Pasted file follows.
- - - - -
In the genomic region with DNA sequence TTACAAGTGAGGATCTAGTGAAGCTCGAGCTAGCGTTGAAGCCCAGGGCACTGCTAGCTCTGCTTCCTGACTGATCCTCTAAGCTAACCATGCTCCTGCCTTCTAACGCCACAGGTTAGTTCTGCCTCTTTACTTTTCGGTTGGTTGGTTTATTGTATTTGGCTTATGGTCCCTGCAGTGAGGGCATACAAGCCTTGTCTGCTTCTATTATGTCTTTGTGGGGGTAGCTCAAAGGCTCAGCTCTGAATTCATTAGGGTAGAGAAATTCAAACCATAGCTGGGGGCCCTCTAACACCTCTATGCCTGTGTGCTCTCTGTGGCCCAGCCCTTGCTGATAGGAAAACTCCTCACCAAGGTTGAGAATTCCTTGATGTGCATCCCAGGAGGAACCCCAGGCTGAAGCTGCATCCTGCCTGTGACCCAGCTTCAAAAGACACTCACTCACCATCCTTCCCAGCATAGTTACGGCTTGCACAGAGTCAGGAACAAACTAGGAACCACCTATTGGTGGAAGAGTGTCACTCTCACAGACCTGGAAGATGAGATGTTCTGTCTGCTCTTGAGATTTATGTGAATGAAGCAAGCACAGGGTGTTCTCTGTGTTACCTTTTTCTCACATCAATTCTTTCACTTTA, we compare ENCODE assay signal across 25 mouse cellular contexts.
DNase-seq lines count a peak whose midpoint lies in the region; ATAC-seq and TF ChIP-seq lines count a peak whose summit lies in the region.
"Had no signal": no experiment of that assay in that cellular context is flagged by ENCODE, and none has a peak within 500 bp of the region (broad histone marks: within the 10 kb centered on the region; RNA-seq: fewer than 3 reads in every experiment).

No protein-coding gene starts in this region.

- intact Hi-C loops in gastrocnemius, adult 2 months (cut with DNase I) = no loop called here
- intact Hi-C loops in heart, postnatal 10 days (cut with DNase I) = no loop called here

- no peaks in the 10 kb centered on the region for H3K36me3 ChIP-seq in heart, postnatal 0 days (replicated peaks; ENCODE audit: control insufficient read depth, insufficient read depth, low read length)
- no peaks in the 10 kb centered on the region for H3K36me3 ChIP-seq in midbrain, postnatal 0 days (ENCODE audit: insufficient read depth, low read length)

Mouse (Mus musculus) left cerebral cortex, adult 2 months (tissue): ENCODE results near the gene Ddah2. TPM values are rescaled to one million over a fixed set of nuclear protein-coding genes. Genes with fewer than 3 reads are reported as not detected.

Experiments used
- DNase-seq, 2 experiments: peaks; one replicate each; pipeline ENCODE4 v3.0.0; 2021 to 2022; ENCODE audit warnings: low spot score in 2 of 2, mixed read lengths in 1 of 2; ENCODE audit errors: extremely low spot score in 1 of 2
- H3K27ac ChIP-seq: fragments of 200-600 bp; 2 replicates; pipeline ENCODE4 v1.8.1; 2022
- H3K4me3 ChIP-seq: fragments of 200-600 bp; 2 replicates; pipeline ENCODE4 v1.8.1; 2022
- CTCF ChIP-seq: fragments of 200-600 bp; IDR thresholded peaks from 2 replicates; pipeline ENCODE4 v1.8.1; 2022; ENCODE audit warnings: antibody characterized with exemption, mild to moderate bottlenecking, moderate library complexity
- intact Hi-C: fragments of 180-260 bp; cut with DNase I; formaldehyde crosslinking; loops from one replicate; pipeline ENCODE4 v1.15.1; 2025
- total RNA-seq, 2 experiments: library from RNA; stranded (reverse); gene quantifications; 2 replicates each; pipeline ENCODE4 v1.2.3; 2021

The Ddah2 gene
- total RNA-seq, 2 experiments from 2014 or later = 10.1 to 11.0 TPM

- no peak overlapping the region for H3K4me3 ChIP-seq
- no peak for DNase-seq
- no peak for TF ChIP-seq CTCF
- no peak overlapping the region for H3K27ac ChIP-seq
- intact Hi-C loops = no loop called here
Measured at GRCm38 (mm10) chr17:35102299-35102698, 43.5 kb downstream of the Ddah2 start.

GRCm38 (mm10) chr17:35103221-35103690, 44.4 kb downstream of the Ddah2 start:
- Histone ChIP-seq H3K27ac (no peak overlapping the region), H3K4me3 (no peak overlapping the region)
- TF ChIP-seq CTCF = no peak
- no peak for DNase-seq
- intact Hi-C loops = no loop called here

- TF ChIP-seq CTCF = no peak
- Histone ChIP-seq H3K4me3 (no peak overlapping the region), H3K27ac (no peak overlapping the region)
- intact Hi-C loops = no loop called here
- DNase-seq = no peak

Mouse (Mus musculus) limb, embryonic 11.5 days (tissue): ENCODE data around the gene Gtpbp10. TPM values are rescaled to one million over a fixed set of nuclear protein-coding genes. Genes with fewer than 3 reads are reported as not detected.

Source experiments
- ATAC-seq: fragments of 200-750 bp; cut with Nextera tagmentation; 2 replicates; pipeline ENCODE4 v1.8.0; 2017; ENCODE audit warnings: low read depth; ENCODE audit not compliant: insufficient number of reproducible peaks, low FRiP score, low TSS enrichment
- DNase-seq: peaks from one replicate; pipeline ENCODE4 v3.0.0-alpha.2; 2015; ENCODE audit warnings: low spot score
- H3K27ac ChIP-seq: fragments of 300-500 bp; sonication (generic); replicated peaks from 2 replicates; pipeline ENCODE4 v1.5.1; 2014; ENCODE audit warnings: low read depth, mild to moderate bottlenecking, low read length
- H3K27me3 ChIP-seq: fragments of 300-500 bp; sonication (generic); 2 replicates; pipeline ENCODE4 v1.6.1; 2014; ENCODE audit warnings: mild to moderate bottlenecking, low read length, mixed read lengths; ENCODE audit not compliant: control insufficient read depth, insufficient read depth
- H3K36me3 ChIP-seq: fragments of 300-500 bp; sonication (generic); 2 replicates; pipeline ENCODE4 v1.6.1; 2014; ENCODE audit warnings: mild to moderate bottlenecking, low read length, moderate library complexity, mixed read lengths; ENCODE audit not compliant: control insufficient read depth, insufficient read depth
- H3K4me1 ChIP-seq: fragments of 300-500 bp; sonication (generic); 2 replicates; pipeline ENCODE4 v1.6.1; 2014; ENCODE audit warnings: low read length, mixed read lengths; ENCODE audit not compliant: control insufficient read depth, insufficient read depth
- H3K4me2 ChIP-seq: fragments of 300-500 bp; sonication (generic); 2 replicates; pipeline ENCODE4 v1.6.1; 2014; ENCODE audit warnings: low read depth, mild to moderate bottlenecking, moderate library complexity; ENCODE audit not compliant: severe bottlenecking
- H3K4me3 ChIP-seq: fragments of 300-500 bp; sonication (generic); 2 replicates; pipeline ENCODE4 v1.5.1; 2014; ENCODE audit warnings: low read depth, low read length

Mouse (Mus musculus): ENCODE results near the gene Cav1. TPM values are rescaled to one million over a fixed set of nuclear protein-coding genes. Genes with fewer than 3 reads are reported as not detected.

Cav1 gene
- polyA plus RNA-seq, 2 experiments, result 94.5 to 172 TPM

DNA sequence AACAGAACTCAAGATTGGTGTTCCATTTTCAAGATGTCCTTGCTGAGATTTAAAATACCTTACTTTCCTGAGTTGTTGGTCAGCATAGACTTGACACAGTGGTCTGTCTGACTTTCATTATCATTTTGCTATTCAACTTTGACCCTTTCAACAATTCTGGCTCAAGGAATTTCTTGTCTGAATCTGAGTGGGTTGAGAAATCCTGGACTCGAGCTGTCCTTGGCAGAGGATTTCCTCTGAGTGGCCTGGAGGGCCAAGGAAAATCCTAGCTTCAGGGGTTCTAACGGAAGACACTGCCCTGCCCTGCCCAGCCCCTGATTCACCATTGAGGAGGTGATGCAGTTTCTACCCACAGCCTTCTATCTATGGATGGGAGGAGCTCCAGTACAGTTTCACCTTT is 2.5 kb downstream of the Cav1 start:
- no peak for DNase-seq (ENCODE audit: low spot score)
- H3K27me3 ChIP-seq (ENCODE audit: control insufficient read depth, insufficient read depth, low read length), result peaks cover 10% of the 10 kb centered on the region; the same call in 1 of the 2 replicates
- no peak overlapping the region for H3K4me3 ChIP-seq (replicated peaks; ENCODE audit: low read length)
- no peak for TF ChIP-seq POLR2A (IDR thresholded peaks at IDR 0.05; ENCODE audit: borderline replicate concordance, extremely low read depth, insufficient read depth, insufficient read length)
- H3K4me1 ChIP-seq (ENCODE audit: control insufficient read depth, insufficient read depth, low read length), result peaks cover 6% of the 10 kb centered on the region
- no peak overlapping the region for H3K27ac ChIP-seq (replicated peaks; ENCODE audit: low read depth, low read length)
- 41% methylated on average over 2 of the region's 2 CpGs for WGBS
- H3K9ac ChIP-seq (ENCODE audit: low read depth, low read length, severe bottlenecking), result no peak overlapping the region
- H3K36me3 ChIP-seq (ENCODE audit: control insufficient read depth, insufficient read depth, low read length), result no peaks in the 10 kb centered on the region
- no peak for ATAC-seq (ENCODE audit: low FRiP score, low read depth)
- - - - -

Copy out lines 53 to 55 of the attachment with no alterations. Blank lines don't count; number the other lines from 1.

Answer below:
- no peak overlapping the region for H3K27ac ChIP-seq (replicated peaks; ENCODE audit: low read depth, low read length)
- 41% methylated on average over 2 of the region's 2 CpGs for WGBS
- H3K9ac ChIP-seq (ENCODE audit: low read depth, low read length, severe bottlenecking), result no peak overlapping the region